Think About the Implications

I was reading comments on the post I made about Bullet Proof Industries, a private paramilitary security organization.

I believe the points Leap of Beta & I made in the comment section and the reply to it should have been in the original post. But hey – that’s why I’m in the manosphere – to talk to everybody.

Leap of Beta commented first:

I don’t ever understand why people think companies don’t take protests seriously. Money and profits are far more serious to them than the cute little protest is to protesters’ “Ideals”.

If you aren’t willing to bleed for something, you likely shouldn’t be doing an open protest. Or take great, GREAT pains to make it clear you are both respectful and non-violent, to avoid this kind of escalation. Otherwise, find other ways to make your opinion known.

I replied in kind:

The[y] think “the man” no longer exists after the “victories” won from the civil rights movement of the 60s and the hippy movement shortly after (or alternatively, that the emperor has no clothes).

None of the parents of these protesters bothered to educate them on some of the harsh realities of life.

_______________________

Aside from that, what is interesting to me, is how companies take it upon themselves to hire their own paramilitaries for defense instead of relying on the police and the state. I have no doubt that the paramilitary service is not cheap and the companies would not pay for their services if it was [not] worth the cost.

If you’ve ever played Metal Gear Solid games or perhaps know of any of the history of Russia after the fall of communism – you may see a pattern about to develop. Namely – there will be more and more companies to provide services such as Bulletproof Securities as more people realize the profitability of the work. As their services turn cheaper as more firms enter the market, their pricing may enter the price range of certain communities and enclaves, in lieu of relying on the police this company.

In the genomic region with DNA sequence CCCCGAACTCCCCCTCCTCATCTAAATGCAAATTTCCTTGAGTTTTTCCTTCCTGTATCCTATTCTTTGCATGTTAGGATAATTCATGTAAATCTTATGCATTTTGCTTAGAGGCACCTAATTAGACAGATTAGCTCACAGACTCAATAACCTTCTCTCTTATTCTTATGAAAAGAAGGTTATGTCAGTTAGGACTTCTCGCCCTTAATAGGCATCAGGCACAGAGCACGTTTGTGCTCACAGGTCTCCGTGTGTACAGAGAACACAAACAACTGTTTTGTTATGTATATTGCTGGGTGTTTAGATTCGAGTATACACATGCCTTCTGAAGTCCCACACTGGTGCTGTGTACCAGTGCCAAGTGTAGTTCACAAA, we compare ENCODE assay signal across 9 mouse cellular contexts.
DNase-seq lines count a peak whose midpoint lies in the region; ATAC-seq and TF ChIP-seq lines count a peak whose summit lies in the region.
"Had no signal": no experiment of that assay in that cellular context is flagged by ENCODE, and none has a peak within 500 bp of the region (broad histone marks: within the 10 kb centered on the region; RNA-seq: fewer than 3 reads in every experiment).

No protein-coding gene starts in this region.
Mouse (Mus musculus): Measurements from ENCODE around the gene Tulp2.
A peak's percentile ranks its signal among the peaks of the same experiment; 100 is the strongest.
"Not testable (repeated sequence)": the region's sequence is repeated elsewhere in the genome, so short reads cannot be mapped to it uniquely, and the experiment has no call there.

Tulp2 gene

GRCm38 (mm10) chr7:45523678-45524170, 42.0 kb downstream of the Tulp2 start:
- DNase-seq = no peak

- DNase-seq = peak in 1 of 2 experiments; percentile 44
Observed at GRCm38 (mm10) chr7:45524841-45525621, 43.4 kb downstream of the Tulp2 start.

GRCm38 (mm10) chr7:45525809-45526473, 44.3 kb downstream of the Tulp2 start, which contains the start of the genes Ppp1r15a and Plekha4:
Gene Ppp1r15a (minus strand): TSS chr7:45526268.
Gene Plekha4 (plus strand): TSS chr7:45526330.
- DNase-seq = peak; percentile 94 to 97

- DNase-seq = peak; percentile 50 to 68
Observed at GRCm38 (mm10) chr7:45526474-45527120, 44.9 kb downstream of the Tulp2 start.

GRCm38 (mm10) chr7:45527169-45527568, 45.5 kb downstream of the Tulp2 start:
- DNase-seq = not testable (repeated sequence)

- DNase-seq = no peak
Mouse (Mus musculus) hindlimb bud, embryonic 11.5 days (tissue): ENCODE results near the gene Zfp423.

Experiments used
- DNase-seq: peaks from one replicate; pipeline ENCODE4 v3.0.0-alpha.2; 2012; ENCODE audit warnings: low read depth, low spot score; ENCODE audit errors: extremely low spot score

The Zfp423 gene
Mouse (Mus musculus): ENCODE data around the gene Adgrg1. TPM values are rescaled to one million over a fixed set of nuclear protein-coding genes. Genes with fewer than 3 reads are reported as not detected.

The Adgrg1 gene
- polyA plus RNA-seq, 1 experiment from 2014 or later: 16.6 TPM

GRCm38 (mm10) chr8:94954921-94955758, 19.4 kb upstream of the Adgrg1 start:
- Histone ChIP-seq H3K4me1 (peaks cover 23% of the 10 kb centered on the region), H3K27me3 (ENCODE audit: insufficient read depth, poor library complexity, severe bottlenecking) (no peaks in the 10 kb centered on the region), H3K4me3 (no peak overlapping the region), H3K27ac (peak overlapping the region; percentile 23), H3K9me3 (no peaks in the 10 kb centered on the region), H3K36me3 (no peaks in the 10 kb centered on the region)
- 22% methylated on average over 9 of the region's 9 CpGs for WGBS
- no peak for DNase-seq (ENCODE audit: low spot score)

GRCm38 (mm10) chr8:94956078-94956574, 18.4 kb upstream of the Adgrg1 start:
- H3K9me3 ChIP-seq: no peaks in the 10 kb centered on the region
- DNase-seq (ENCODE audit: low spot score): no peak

The only question is how far will this pattern go? Will neighborhoods use companies such as these to protect themselves from criminals in the government too?

Leap of Beta finished with:

I’m away from my computer to find the article but there are many companies doing that, neighborhood watches getting more armed, and some non-profits that are oriented around helping lower middle class get fire arms, trained, and concealed carries to defend their families from the lower class

Take a while to think about the implications of the conclusions of this conversation.

~Wald

3 thoughts on “Think About the Implications

  1. Pingback: Think About the Implications | Viva La Manosphere!

  2. Definetly a developing reality. When I was visiting NOLA a few years back, in their wealthiest neighborhood, there were actual private ARMED security guards driving around in golf carts. Bear in mind, this wasn’t a gated community. I asked around and it turns out that after Katrina the homeowners hired security during the brief period of WTROL. Once the police finally came back, the home owners decided to keep the security on the pay roll since, like the poor and black residents of NOLA, they didn’t trust the police.

    Even a weeks days ago I heard a wealthier business owner joking about hiring private security to police the neighborhoods that his business was located. Though it was in jest, there was a touch of sincerity in his voice.

    • If you look through the Tillyian lense of state formation – these private securities may be one of the catalysts for a gradual, silent redundance of the state. As soon as the masses act in bad faith aaand achieve group consciousness of the fact – I see little other choice the government has other than to pull back or to declare martial law.

      Currently it looks like the government is pulling back (saying that butter is better than margarine and similar things) to keep the sheep on the meat hook a while longer until they can stir up a national disaster and declare martial law and claim a shred of legitimacy.

What do you think about that?